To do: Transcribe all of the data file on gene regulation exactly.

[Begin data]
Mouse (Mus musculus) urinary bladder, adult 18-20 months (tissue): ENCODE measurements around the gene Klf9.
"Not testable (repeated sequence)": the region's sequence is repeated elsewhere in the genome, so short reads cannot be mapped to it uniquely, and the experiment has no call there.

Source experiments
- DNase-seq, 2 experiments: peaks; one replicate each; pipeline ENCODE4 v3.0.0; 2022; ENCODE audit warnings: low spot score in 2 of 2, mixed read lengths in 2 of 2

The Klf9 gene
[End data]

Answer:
Mouse (Mus musculus) urinary bladder, adult 18-20 months (tissue): ENCODE measurements around the gene Klf9.
"Not testable (repeated sequence)": the region's sequence is repeated elsewhere in the genome, so short reads cannot be mapped to it uniquely, and the experiment has no call there.

Source experiments
- DNase-seq, 2 experiments: peaks; one replicate each; pipeline ENCODE4 v3.0.0; 2022; ENCODE audit warnings: low spot score in 2 of 2, mixed read lengths in 2 of 2

The Klf9 gene